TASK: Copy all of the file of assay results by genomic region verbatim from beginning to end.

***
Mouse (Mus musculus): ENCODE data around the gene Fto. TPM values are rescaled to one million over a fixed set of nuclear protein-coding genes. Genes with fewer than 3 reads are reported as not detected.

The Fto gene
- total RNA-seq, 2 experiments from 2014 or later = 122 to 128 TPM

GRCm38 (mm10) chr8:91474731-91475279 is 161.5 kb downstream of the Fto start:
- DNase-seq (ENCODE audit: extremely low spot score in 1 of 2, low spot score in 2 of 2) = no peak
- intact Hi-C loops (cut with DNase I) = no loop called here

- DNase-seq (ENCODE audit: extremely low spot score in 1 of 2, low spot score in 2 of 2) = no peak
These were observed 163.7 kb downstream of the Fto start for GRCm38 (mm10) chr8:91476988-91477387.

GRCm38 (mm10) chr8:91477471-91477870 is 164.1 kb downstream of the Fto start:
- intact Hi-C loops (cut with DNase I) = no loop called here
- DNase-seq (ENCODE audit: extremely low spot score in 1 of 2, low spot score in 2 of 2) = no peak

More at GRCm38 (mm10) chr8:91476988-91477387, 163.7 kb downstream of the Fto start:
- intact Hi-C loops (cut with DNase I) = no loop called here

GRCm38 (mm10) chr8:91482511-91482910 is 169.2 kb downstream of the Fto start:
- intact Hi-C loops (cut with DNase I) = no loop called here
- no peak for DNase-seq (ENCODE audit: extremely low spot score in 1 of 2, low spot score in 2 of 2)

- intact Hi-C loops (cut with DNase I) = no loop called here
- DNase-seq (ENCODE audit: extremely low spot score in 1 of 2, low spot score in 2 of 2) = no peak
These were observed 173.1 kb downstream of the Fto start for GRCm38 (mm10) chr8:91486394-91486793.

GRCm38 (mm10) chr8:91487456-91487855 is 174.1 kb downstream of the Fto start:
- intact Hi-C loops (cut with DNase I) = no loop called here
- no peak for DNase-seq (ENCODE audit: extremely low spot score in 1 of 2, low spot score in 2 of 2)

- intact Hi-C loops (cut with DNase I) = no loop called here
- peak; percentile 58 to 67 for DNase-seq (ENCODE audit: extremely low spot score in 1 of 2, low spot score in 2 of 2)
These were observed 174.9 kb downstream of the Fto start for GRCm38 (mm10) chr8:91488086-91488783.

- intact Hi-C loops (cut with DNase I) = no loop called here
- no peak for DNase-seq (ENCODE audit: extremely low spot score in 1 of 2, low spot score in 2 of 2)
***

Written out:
Mouse (Mus musculus): ENCODE data around the gene Fto. TPM values are rescaled to one million over a fixed set of nuclear protein-coding genes. Genes with fewer than 3 reads are reported as not detected.

The Fto gene
- total RNA-seq, 2 experiments from 2014 or later = 122 to 128 TPM

GRCm38 (mm10) chr8:91474731-91475279 is 161.5 kb downstream of the Fto start:
- DNase-seq (ENCODE audit: extremely low spot score in 1 of 2, low spot score in 2 of 2) = no peak
- intact Hi-C loops (cut with DNase I) = no loop called here

- DNase-seq (ENCODE audit: extremely low spot score in 1 of 2, low spot score in 2 of 2) = no peak
These were observed 163.7 kb downstream of the Fto start for GRCm38 (mm10) chr8:91476988-91477387.

GRCm38 (mm10) chr8:91477471-91477870 is 164.1 kb downstream of the Fto start:
- intact Hi-C loops (cut with DNase I) = no loop called here
- DNase-seq (ENCODE audit: extremely low spot score in 1 of 2, low spot score in 2 of 2) = no peak

More at GRCm38 (mm10) chr8:91476988-91477387, 163.7 kb downstream of the Fto start:
- intact Hi-C loops (cut with DNase I) = no loop called here

GRCm38 (mm10) chr8:91482511-91482910 is 169.2 kb downstream of the Fto start:
- intact Hi-C loops (cut with DNase I) = no loop called here
- no peak for DNase-seq (ENCODE audit: extremely low spot score in 1 of 2, low spot score in 2 of 2)

- intact Hi-C loops (cut with DNase I) = no loop called here
- DNase-seq (ENCODE audit: extremely low spot score in 1 of 2, low spot score in 2 of 2) = no peak
These were observed 173.1 kb downstream of the Fto start for GRCm38 (mm10) chr8:91486394-91486793.

GRCm38 (mm10) chr8:91487456-91487855 is 174.1 kb downstream of the Fto start:
- intact Hi-C loops (cut with DNase I) = no loop called here
- no peak for DNase-seq (ENCODE audit: extremely low spot score in 1 of 2, low spot score in 2 of 2)

- intact Hi-C loops (cut with DNase I) = no loop called here
- peak; percentile 58 to 67 for DNase-seq (ENCODE audit: extremely low spot score in 1 of 2, low spot score in 2 of 2)
These were observed 174.9 kb downstream of the Fto start for GRCm38 (mm10) chr8:91488086-91488783.

- intact Hi-C loops (cut with DNase I) = no loop called here
- no peak for DNase-seq (ENCODE audit: extremely low spot score in 1 of 2, low spot score in 2 of 2)